The real Annabelle is a squat-faced bean-bag clutch toy, with triangle features and patchwork home-made look. Even the smallest dog would tear it to rag ends, with an irritated snort. It definitely isn’t a collectable, though – you imagine it rather collecting dust. It’s the sort of child’s comforter that might be stitched away in Smokey Mountain. Amongst the dried chickpeas and cotton wool for filling, you might find inside it shredded hardware store receipts, straw, maybe chicken feathers.
Wisely, the makers of the 2013 hit horror film, THE CONJURING decided that a possibly possessed doll really ought to look like a ventriloquist’s dummy, with a painted hardwood face, stick on hair (braided, of course) plastic, dead eyes and partially rouged lips. When the light catches it, it might appear to speak, forming its first word, ‘prequel’.
Set in 1970 California, ANNABELLE, directed by cinematography John R. Leonetti and written by Gary Dauberman draws, I would say insensitively, on the life of Roman Polanski, whose wife, Sharon Tate, was murdered by Charles Manson’s cult. The main character is called Mia (Annabelle Wallis), a nod to Mia Farrow, the star of Polanski’s hit horror film, ROSEMARY’S BABY, in which the titular heroine is inseminated by the Lord of Darkness. Leonetti and Dauberman don’t so much retell this story as use it to inform our expectations. Mia is pregnant. She is stabbed earlier on by one of a pair of crazed intruders. Could this affect her unborn child? There is also a kindly bookstore owner, Evelyn (Alfre Woodard), who proudly displays a novel entitled ‘The Devil’s Welcome’. Could she be part of a conspiracy? Then there is the apartment block that Mia and her husband John (Ward Horton) move to. There is noise from the apartment above, loud, threatening.
The doll Annabelle is brought into Mia’s house by her husband as a present; not exactly something for the baby – it might crush it – rather to add to her collection. It dwarves Mia’s other dolls and suggests an Ingall sister from LITTLE HOUSE OF THE PRAIRIE, one who might have rolled down a hill to terminate a pregnancy. After Mia and John face two intruders, the doll is cradled by a cult member, the daughter of their next door neighbour, shortly before she slashes her own neck. You expect the doll to be bloodstained but the apparent suicide takes place off-screen (this isn’t a hard R) so we can make allowances.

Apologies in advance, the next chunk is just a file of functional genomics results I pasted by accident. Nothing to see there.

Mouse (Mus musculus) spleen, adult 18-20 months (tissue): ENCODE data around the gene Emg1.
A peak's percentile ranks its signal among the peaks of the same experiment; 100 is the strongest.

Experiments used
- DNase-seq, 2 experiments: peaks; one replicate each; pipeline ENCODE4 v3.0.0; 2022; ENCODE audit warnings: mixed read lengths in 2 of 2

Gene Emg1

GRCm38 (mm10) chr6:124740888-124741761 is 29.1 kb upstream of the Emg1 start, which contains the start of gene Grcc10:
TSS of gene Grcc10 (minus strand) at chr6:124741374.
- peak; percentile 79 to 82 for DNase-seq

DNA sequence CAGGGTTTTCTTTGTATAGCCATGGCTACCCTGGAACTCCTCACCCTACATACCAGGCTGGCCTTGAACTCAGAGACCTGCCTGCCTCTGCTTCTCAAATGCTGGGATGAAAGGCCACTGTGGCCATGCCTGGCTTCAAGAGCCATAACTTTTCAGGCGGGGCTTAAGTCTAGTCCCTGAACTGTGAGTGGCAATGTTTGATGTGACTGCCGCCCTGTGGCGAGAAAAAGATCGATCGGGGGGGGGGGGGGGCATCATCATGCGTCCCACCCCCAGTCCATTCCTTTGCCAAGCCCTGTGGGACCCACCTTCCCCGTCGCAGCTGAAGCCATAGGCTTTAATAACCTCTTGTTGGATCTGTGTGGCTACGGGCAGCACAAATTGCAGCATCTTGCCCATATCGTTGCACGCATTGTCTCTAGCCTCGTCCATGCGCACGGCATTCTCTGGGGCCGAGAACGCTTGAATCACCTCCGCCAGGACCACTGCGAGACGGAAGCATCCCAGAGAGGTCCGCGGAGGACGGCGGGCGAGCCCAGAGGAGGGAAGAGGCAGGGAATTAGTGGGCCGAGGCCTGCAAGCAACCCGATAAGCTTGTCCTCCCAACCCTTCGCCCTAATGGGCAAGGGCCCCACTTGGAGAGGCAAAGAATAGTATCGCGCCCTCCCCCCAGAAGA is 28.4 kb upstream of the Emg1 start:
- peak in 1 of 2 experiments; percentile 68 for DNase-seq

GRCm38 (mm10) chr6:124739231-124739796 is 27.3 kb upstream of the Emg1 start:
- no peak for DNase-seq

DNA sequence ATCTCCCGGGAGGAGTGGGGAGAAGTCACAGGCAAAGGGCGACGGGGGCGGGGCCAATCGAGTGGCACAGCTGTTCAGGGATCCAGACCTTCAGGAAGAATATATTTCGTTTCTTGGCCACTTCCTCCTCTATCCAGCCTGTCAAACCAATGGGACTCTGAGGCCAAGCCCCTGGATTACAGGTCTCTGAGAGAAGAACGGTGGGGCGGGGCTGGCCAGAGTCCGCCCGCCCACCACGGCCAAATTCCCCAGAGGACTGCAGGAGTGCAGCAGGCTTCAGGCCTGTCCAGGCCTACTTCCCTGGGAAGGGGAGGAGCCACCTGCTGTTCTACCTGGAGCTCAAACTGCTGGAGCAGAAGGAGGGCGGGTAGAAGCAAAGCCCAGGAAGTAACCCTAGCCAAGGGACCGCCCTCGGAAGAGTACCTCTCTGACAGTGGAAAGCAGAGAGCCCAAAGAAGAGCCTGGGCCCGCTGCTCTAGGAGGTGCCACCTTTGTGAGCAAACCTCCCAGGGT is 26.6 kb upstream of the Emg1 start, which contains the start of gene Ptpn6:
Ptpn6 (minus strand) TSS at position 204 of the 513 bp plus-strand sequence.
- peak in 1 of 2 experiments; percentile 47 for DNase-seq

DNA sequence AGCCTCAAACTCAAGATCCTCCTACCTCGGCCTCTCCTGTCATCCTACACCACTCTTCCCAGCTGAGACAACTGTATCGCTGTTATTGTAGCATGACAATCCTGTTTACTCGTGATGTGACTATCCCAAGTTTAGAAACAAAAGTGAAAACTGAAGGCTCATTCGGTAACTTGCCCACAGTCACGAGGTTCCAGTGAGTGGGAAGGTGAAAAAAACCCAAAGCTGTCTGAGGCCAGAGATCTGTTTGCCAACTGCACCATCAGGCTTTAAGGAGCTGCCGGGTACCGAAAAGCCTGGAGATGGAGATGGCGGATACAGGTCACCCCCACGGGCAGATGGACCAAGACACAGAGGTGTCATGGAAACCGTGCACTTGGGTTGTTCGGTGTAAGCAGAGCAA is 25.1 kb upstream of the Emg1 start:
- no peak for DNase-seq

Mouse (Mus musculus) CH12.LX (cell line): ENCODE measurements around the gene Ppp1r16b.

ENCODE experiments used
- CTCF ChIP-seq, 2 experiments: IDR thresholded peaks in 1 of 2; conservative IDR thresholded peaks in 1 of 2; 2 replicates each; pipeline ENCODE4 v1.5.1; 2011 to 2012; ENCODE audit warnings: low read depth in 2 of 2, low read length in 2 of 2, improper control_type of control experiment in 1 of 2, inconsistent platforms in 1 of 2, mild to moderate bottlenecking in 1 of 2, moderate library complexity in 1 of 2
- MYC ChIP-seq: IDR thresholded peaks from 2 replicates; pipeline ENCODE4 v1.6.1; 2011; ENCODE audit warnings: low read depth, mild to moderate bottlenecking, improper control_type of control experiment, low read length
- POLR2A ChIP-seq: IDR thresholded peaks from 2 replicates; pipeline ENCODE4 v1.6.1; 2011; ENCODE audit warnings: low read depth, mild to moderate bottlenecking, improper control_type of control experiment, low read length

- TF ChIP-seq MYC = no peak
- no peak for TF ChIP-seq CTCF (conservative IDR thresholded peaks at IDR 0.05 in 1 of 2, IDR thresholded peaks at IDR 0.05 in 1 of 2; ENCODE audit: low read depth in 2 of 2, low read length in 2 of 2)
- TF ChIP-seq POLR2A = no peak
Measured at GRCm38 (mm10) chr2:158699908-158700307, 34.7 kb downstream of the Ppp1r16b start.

The doll appears to have a life of its own, rocking backwards and forwards and appearing to embody the spirit of the neighbour’s daughter. In an early scene it appears to be responsible for causing a fire, somehow switching on the electric hob on which is sitting a pan full of popcorn encased by foil. John puts the doll in the trashcan but somehow it makes it, rough and ready, in the move to their new apartment.
John is a doctor who works night shifts and takes trips out of town and this increases Mia’s vulnerability. Spooky things continue to happen. A priest (Tony Amendola) gets involved but it is only after Mia gets help from Evelyn that the doll’s motives become clear.
ROSEMARY’S BABY is the only film to which the makers pay homage. Mia discovers a serious of children’s drawings that show her pram being hit by a truck – and sure enough this is a prediction of the future in an OMEN kind of way. There is a bravura piece of staging when an attack on John and Mia’s neighbours is shown through their window and a big scare when a girl appears to be running towards Mia in her house and then turns into a woman.
As with all horror films in which we appear to know more than the central characters, we find ourselves chuckling drily as we anticipate what might happen to them. I never find this a satisfying form of entertainment – it is equivalent of looking down at the film. If the makers direct us to respond in this manner, this feels cheap too. This is why horror is one of my least favourite genres.
I wondered whether in early 1970s California, an African-American woman would be able to secure a lease on her own bookstore on her own and not attract hostile responses from her neighbours. Evelyn is cast as an African-American precisely to overturn such suspicions, that she isn’t a force for evil, but I was troubled by her actions at the end. Would she really empathise with Mia to the extent that she does? I would have thought that she would have gotten the hell out of there.
ANNABELLE has exploitative elements, though not obvious ones and isn’t a slavish carbon copy of THE CONJURING. But it isn’t a full on scare fest. Its ambition is rather modest. Its contemporary resonance is limited to the suggestion that cults may form a serious threat to society, not so much the Lord’s Resistance Army in Uganda but Boko Haram in Nigeria or Islamic State in Syria and Iraq (though the latter could not have been foreseen by the filmmakers). The sound works hard to edge us off our seats and the music by Joseph Bishara is a compendium of shock effects. The really false note is the absence of cigarettes, but these days, movie studios are trying to discourage the habit – less money for movie tickets, after all.
Reviewed at Cineworld Haymarket, London, Friday 3 October 2014, 18:45 screening. With thanks to Substance001.
Picture: the reason why you should never ask for a selfie with celebrities